My beliefs on marriage and gender essentialism

This has got to be one of the most difficult topics to talk about, as I have a number of people I know and love who would not only disagree with me but see it as an attack on the fundamental beliefs they have on who they are. I’ve skirted around it in the past (“Who will we be when we wake?“,”Feminism and Same Sex Marriage are not compatible“,”Defining the uniqueness of men and women“), but I’ve thus far avoided trying to put down my rationales in full.

One of the poorest arguments I’ve seen against same sex marriage (SSM) is that SSM could not be legitimate because it does not have the possibility of producing children. This makes procreation the measure for legitimacy, leaving out many instances where procreation doesn’t happen or is impossible.

The better course of argument for two-gender marriage, even when no progeny is produced, is in that it provides an example of the advantages of joining together two disparate genders, male and female. Marriage is the bringing together of the greatest difference one person can have with another, creating something more than the sum of its parts. That this doesn’t always happen is immaterial. The intent in marriage is always to be a part of something greater than you can be with your own view of the world limited as it is by your gender.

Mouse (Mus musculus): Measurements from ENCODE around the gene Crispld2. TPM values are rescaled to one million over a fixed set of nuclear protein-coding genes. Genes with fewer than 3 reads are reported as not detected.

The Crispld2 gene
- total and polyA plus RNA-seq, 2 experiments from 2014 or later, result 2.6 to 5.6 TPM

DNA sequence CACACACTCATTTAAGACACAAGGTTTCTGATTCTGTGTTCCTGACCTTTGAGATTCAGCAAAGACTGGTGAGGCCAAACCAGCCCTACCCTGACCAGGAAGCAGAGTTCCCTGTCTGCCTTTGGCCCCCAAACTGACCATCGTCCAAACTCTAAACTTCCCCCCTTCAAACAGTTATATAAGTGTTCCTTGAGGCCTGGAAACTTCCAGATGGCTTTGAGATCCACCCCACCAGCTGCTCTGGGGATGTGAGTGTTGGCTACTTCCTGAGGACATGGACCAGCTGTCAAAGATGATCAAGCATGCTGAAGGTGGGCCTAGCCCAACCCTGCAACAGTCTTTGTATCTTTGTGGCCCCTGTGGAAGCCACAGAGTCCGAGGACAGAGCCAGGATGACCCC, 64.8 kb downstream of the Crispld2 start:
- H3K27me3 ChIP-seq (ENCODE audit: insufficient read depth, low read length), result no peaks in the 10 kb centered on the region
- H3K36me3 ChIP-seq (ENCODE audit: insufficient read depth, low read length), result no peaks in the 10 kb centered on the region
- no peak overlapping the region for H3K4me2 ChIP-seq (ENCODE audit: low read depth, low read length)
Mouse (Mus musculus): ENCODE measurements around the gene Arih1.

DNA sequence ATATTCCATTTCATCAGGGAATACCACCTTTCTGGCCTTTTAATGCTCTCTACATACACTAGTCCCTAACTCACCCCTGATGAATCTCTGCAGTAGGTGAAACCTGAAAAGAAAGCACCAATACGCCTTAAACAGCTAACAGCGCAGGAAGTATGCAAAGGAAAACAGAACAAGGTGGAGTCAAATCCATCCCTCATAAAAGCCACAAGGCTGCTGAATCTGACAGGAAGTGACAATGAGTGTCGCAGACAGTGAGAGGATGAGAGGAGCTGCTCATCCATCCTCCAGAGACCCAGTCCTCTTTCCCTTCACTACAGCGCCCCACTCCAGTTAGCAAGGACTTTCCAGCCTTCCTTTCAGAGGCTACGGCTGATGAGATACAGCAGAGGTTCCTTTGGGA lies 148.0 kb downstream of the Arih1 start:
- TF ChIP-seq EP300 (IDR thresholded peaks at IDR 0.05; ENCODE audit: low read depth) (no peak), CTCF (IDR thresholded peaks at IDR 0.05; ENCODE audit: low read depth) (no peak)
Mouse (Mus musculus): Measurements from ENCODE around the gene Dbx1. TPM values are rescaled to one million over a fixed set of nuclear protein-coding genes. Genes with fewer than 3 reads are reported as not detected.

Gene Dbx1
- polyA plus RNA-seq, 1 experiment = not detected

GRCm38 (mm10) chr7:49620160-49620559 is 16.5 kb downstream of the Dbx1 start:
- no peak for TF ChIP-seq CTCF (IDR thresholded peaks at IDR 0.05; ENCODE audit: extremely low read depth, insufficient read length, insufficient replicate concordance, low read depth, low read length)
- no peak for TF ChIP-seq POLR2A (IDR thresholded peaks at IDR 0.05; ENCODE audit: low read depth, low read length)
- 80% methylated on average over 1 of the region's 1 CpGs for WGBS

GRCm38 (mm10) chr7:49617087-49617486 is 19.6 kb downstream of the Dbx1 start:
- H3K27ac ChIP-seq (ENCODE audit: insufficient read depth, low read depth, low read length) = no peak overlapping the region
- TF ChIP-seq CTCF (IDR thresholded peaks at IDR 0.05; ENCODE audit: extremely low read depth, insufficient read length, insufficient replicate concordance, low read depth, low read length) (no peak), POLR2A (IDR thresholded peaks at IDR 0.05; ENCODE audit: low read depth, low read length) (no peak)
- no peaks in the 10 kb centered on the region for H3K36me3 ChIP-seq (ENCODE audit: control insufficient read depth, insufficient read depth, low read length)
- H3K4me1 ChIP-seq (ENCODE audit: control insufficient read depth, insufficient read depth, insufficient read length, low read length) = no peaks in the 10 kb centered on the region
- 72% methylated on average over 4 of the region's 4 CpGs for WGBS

Two gender marriage is better for children to grow up in as it affords them the opportunity to learn how to interact with those of each gender. Are there many ways this can be messed up, even by well meaning people? Absolutely! There are abusive marriages, families without an adult of one gender or the other, families where one or the other parent is gone for long periods of time, etc., etc., etc.. All of these, however, would be better off in a -good- marriage than in the state they are currently in. There are many kinds of families, from families of one person to families of many. All of these families, whatever their experiences and circumstances, should be celebrated and aided the best we can, even (and especially) our own family. All of these families are on a path of improvement, even those who seem to “have it all” and be perfectly happy.